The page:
Mark Ducasse from the Center for Transatlantic Security Studies, writes in a blog run by the National Defense University of the US:
As a European living in the United States and working in the realm of policy, I have realized that public diplomacy, strategic vision, and concise justifications are scantily held skill-sets among Europeans. Perhaps this stems from the differences in working cultures, political systems, or simple confidence? Who knows? The point is that NATO’s public relations machine has done little in the build-up to Chicago to counter with fact and logic the plethora of thumb-sucking articles from shortsighted political commentators with banal titles such as, “Whither NATO,” or “The End of the Alliance.”
Memories are also short, too short. Not many Americans recall the first and only time that NATO’s Article 5 commitment was invoked – the famous three-musketeer clause of the NATO’s founding Washington Treaty that reads, “…an armed attack against one or more of them in Europe or North America shall be considered an attack against them all…” happened the day following the terrorist attacks of September 11th, and Article 5 was not invoked by the United States to support Europe – as was originally foreseen – but the other way around: Europeans and Canadians coming to America’s aid!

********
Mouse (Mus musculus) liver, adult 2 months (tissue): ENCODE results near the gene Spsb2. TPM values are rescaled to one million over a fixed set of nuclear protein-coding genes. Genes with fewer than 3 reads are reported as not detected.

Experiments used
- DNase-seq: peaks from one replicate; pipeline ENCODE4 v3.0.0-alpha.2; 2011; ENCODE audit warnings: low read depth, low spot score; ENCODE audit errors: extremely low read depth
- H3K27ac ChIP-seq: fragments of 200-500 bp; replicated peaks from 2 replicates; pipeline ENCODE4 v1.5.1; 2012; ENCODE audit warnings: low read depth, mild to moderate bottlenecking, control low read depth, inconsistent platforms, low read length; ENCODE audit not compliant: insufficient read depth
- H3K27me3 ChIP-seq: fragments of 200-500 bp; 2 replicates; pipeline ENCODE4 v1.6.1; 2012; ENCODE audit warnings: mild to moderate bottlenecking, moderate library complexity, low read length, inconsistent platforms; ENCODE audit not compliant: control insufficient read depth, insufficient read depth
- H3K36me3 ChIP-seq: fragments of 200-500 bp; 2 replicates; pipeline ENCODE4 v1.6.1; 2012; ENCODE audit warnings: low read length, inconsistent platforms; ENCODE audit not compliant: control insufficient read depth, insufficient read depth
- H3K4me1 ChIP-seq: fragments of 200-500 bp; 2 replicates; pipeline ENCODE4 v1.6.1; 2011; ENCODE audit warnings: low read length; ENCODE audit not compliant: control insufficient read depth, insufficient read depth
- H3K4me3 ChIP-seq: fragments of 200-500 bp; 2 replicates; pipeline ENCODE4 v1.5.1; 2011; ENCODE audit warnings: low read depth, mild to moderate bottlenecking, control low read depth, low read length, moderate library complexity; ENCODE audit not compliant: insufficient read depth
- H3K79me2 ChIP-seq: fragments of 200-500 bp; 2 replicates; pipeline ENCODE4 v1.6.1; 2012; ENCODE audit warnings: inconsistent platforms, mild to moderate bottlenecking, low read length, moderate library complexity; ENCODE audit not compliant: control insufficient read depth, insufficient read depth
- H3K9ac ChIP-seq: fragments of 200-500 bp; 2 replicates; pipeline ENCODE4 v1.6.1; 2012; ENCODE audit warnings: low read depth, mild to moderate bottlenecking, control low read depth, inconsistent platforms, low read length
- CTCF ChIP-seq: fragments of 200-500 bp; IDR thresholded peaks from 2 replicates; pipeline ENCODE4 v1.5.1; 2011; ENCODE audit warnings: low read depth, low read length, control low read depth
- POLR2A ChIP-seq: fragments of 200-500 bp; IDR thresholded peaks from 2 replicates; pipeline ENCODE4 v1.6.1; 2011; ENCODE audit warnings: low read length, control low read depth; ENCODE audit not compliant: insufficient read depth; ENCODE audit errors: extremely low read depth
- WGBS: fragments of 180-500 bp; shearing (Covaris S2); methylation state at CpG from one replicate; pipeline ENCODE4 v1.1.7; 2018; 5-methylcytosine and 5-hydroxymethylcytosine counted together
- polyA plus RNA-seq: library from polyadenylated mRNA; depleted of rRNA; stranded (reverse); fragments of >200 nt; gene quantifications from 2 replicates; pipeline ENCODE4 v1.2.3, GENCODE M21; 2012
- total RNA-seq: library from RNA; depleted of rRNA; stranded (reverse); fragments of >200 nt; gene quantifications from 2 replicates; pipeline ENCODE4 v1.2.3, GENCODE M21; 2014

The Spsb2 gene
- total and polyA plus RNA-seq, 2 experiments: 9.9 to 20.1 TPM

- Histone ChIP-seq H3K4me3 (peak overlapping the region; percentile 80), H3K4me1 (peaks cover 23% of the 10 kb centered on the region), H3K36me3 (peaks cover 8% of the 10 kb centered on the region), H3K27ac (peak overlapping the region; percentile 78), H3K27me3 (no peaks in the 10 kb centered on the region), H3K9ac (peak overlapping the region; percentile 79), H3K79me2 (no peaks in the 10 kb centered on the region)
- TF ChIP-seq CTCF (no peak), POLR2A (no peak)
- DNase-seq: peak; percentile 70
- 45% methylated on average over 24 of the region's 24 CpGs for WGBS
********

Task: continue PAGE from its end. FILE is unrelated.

Every one of the NATO’s members rallied to the aid of their stricken ally, which included the active securing of U.S. airspace against the possibility of another attack. Under the auspices of Operation Eagle Assist, NATO Airborne Warning and Control System (AWACS) aircraft flew more than 360 operational sorties over the United States between October 2001 and May 2002, ready to identify and if need be to summon fighter aircraft to America’s rescue if there were any follow-on threats.
Then there was Hurricane Katrina in 2005. NATO and its partner countries responded to the United States’ request for assistance with offers of food, medical supplies, and equipment following the hurricane’s devastation. Every single allied nation is also fighting in Afghanistan, not necessarily out of national interest or priorities, but out of allied solidarity and their nations’ desire to engage and partner with the United States.